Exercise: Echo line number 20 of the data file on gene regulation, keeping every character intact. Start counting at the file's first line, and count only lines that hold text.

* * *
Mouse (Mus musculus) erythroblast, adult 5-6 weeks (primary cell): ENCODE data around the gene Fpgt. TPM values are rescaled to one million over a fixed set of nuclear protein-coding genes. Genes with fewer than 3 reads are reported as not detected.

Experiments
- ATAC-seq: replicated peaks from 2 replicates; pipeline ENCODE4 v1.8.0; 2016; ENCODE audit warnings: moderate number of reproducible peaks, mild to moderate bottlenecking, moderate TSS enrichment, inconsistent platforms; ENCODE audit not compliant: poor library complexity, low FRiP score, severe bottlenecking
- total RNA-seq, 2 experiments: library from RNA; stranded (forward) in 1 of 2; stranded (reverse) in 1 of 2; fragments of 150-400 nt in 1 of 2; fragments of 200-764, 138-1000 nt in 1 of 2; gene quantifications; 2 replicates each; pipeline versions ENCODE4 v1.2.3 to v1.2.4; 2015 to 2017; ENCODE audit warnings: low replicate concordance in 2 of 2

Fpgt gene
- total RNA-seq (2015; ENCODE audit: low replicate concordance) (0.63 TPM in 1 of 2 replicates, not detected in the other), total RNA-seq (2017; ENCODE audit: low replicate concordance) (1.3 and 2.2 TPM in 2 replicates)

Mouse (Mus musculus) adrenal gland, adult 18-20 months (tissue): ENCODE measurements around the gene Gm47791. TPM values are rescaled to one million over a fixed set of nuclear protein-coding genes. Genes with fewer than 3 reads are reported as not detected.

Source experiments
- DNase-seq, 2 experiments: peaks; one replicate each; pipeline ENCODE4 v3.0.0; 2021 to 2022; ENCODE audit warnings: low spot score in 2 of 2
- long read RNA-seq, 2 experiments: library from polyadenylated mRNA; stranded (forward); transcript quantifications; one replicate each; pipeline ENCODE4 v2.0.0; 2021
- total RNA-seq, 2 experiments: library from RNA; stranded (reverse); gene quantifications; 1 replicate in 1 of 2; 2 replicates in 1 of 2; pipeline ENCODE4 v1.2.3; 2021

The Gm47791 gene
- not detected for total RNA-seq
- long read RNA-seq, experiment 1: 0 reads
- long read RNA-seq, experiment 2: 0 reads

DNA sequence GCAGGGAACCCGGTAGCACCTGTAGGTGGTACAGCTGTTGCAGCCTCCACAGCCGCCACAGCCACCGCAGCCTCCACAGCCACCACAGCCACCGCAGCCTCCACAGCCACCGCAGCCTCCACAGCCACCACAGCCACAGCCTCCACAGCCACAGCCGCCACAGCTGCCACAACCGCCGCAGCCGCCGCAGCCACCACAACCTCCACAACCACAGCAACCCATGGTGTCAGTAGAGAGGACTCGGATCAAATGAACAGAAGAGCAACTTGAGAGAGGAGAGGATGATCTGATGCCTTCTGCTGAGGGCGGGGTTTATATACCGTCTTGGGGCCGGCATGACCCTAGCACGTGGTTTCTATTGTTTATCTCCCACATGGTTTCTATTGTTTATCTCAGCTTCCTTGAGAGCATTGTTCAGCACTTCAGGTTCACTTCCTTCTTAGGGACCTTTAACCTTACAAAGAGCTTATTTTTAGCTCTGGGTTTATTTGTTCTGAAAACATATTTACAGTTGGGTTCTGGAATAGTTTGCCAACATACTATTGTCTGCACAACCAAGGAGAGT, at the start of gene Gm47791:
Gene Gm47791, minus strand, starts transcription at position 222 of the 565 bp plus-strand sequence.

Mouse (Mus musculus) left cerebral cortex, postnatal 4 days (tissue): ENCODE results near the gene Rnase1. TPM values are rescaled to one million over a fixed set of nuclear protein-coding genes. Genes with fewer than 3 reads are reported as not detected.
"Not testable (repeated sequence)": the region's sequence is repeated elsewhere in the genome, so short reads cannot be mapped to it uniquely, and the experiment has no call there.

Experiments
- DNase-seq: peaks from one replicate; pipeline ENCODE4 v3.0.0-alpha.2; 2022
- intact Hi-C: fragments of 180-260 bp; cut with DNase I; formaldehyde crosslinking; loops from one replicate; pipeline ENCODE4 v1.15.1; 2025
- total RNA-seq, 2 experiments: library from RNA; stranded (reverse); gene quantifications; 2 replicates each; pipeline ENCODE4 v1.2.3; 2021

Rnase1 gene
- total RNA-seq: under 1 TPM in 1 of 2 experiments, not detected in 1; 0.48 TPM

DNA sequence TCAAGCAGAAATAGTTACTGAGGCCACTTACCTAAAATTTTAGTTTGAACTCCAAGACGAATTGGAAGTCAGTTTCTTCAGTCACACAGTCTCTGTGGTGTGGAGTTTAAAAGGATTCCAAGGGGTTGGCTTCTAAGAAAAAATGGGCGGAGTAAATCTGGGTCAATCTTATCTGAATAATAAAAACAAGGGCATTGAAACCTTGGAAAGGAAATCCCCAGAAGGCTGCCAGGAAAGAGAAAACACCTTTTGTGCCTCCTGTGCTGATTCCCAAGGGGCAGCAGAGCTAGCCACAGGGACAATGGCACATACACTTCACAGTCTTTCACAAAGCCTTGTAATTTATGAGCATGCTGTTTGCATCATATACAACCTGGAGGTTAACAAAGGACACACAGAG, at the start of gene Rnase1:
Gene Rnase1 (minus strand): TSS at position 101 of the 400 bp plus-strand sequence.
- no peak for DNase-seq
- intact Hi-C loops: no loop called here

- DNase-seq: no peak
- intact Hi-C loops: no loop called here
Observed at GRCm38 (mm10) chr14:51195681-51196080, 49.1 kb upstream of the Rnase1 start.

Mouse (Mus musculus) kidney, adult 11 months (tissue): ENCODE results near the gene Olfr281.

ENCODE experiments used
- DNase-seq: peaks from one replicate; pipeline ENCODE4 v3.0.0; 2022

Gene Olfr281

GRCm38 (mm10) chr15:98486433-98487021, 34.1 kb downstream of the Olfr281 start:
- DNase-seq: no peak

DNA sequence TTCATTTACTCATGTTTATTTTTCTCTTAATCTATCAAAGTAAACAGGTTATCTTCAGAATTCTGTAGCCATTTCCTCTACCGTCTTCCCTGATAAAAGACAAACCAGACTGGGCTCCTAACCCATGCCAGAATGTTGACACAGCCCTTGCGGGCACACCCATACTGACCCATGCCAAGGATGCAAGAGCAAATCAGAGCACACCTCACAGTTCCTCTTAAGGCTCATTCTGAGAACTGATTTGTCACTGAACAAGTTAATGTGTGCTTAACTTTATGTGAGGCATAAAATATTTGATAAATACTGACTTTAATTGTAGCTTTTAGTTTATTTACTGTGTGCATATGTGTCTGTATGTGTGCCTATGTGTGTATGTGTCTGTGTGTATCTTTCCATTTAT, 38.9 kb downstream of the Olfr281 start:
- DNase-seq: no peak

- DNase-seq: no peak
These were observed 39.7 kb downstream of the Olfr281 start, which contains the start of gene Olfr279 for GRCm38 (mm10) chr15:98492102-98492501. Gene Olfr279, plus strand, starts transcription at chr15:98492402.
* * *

Experiments